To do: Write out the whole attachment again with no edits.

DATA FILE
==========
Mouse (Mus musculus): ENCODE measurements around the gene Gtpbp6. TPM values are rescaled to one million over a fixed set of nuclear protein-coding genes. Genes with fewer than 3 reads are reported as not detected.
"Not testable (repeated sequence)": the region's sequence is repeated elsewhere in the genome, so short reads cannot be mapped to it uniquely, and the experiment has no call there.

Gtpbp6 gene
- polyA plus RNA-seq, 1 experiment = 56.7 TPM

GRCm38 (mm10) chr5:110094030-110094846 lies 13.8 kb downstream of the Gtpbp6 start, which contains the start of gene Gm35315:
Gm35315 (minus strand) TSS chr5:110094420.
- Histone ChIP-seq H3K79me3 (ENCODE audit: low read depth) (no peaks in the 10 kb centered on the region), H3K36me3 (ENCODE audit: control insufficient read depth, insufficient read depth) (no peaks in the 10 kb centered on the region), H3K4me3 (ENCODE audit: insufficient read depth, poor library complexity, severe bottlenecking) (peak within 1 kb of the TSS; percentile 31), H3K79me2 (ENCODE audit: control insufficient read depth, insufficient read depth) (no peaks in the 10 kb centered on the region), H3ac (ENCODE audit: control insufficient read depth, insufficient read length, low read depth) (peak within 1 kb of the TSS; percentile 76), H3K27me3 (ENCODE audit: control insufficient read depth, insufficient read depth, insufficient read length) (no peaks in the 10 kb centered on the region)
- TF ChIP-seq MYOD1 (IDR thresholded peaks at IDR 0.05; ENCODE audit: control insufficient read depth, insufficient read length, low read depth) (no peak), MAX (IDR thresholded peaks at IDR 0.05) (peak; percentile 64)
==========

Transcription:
Mouse (Mus musculus): ENCODE measurements around the gene Gtpbp6. TPM values are rescaled to one million over a fixed set of nuclear protein-coding genes. Genes with fewer than 3 reads are reported as not detected.
"Not testable (repeated sequence)": the region's sequence is repeated elsewhere in the genome, so short reads cannot be mapped to it uniquely, and the experiment has no call there.

Gtpbp6 gene
- polyA plus RNA-seq, 1 experiment = 56.7 TPM

GRCm38 (mm10) chr5:110094030-110094846 lies 13.8 kb downstream of the Gtpbp6 start, which contains the start of gene Gm35315:
Gm35315 (minus strand) TSS chr5:110094420.
- Histone ChIP-seq H3K79me3 (ENCODE audit: low read depth) (no peaks in the 10 kb centered on the region), H3K36me3 (ENCODE audit: control insufficient read depth, insufficient read depth) (no peaks in the 10 kb centered on the region), H3K4me3 (ENCODE audit: insufficient read depth, poor library complexity, severe bottlenecking) (peak within 1 kb of the TSS; percentile 31), H3K79me2 (ENCODE audit: control insufficient read depth, insufficient read depth) (no peaks in the 10 kb centered on the region), H3ac (ENCODE audit: control insufficient read depth, insufficient read length, low read depth) (peak within 1 kb of the TSS; percentile 76), H3K27me3 (ENCODE audit: control insufficient read depth, insufficient read depth, insufficient read length) (no peaks in the 10 kb centered on the region)
- TF ChIP-seq MYOD1 (IDR thresholded peaks at IDR 0.05; ENCODE audit: control insufficient read depth, insufficient read length, low read depth) (no peak), MAX (IDR thresholded peaks at IDR 0.05) (peak; percentile 64)